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When The Beatles were starting out, they were like every rock band in that they played Chuck Berry covers. And when they began writing their own songs, the Fab Four weren’t above borrowing from their idol. Exhibit A was 1963’s “I Saw Her Standing There.”

On that track, you’ll hear Paul McCartney playing the exact bass line from Berry’s “I’m Talking About You” (1958). Paul didn’t deny it. “I played exactly the same notes as he did and it fit our number perfectly,” he said afterward. “When I tell people about it, I find few of them believe me.”

From that experience, Paul’s takeaway was, “It’s OK to steal a bass line.” However, everyone knew you couldn’t steal a melody or a song’s lyrics. (John Lennon later faced a lawsuit from Berry’s publisher over a single line in “Come Together.”)

By the late ’60s, The Beatles were the biggest name in rock and had to be on the lookout for thefts of their music. In 1976, a song by Rod Stewart got the attention of John, who saw it as a copy of a track he wrote for the Let It Be sessions. It’s hard to argue with that assessment.

John heard a lot of ‘Don’t Let Me Down’ in Stewart’s ‘Killing of Georgie’

John LENNON of The Beatles, poses with Yoko Ono at the launch of his You Are Here exhibition at the Robert Fraser Gallery, Mayfair. | Cummings Archives/Redferns

When John sat down with Playboy’s David Sheff in 1980, he agreed to discuss every song he ever wrote (or played on) with The Beatles. It remains a fascinating document 40 years later for many reasons, but his takes on music really stand out.

On the subject of “Don’t Let Me Down,” John casually mentions he wrote it for Yoko Ono. After Sheff moves on, John stops him. “By the way,” he says, “Rod Stewart turned that into ‘[Georgie] don’t go-o-o.’ That’s one the publishers never noticed.” Indeed, the second part of Stewart’s “The Killing of Georgie” song sounds a lot like Lennon’s classic track.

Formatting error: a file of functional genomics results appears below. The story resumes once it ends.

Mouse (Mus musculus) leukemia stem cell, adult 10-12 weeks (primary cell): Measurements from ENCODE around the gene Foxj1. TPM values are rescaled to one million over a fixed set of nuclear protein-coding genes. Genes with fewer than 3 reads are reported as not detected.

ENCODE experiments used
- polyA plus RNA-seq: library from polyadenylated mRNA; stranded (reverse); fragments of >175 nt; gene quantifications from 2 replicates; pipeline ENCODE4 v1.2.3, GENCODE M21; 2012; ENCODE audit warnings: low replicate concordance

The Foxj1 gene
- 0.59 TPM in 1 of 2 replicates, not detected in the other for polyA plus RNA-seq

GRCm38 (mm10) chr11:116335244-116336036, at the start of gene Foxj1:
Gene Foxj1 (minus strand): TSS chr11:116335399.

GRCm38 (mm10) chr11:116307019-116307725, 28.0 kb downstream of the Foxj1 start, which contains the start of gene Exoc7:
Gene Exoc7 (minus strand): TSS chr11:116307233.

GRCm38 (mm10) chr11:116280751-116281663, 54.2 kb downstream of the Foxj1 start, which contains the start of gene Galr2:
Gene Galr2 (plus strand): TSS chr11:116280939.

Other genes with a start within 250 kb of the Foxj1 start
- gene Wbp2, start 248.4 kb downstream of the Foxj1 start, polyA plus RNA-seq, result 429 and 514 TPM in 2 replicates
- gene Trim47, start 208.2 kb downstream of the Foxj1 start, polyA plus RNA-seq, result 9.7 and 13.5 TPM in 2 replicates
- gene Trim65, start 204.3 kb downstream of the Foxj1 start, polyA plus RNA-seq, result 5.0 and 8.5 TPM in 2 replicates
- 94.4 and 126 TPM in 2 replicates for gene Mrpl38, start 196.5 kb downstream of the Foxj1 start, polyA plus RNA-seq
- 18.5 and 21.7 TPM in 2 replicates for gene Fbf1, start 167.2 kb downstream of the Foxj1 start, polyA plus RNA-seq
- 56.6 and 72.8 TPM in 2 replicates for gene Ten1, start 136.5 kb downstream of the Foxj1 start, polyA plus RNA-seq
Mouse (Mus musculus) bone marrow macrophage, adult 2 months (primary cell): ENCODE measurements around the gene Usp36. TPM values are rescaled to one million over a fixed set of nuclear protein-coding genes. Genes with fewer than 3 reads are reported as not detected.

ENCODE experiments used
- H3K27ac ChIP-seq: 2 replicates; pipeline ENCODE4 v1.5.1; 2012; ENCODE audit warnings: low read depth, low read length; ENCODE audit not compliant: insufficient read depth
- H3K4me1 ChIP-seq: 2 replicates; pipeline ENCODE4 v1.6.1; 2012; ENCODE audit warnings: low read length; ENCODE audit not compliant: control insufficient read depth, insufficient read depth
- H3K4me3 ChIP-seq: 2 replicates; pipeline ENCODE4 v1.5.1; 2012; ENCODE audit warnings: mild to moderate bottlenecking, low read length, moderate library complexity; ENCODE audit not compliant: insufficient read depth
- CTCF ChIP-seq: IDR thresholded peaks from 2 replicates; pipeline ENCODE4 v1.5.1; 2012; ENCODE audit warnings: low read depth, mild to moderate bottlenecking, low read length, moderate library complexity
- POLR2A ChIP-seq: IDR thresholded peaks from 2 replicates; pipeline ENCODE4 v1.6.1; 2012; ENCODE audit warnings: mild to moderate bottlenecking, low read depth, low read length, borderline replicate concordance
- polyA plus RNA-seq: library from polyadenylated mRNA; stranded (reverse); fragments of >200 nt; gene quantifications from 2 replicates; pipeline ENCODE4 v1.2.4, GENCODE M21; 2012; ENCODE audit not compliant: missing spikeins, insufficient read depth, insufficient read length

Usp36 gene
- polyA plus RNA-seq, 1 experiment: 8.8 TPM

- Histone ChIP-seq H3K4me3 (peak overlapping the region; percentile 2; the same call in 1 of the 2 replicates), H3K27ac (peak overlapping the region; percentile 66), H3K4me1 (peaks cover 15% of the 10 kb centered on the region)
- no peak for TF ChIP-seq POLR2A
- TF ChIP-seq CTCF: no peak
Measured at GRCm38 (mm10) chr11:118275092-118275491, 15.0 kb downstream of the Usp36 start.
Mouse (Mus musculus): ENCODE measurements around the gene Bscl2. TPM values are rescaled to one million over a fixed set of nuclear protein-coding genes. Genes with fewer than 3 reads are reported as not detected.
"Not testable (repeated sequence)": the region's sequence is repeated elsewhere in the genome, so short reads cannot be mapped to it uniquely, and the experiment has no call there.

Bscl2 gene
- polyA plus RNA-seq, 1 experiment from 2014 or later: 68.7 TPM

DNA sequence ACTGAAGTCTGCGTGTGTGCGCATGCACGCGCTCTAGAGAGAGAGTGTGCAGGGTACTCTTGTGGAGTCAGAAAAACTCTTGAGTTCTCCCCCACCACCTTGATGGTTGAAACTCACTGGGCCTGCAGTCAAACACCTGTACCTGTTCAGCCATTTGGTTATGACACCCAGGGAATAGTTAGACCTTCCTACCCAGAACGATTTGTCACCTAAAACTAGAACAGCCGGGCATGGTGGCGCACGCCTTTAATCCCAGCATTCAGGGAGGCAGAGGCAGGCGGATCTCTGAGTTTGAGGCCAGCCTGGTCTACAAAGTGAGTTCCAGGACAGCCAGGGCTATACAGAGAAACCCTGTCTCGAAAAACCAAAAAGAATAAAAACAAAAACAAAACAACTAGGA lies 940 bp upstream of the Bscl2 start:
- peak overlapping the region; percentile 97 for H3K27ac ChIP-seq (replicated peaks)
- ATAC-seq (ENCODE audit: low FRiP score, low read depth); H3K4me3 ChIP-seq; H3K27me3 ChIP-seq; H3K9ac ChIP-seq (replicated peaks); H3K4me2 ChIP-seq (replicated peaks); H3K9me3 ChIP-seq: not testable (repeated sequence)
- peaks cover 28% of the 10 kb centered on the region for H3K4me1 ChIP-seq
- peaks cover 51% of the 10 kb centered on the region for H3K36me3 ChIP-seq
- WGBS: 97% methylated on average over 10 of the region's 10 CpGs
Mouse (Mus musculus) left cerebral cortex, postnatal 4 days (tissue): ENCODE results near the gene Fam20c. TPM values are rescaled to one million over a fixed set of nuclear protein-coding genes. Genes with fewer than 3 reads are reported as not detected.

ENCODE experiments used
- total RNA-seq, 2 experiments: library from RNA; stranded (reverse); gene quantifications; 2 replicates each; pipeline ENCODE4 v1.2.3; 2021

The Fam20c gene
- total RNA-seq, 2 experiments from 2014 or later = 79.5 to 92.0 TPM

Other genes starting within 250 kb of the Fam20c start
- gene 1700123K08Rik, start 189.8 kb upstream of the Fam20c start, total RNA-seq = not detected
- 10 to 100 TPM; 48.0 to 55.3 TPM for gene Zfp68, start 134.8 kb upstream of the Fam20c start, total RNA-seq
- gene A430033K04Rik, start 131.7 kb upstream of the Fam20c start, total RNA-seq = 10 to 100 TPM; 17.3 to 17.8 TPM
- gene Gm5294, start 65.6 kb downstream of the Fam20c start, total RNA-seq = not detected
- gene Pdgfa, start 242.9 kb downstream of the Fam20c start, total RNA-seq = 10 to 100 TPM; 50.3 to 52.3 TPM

Stewart’s lyrics and melody are as close to John’s original as you can get. If Stewart sang, “Don’t let me down” rather than, “Don’t go a-way,” its doubtful anyone would realize it was a Rod Stewart song. (Even the drum part before the vocal resembles the Beatles original.)

But John didn’t sound too bothered by it. In fact, he understood why Stewart did it. “Why didn’t he just sing ‘Don’t Let Me Down’? The same reason I don’t sing other people’s stuff: because you don’t get paid.”

‘Nothing wrong with a good steal!’ Stewart said later

So did Stewart get offended by the plagiarism charge? Not in the slightest. In fact, he basically admitted he took it from John. “It does sound like it,” he told The Guardian in 2016. “Nothing wrong with a good steal!”

At the same time, he noted that music didn’t come from nowhere. “I’m sure if you look back to the 60s, you’d find other songs with those three chords and that melody line.”

Maybe that’s true, but you could argue Stewart’s theft was considerably more blatant than Lennon’s take on “You Can’t Catch Me” (on “Come Together“) or George’s lift of “He’s So Fine” (on “My Sweet Lord”). And both of those cases prompted lawsuits — both of which the former Beatles lost.

Also see: Why The Beatles Dumped Their Least-Wanted Songs on ‘Yellow Submarine’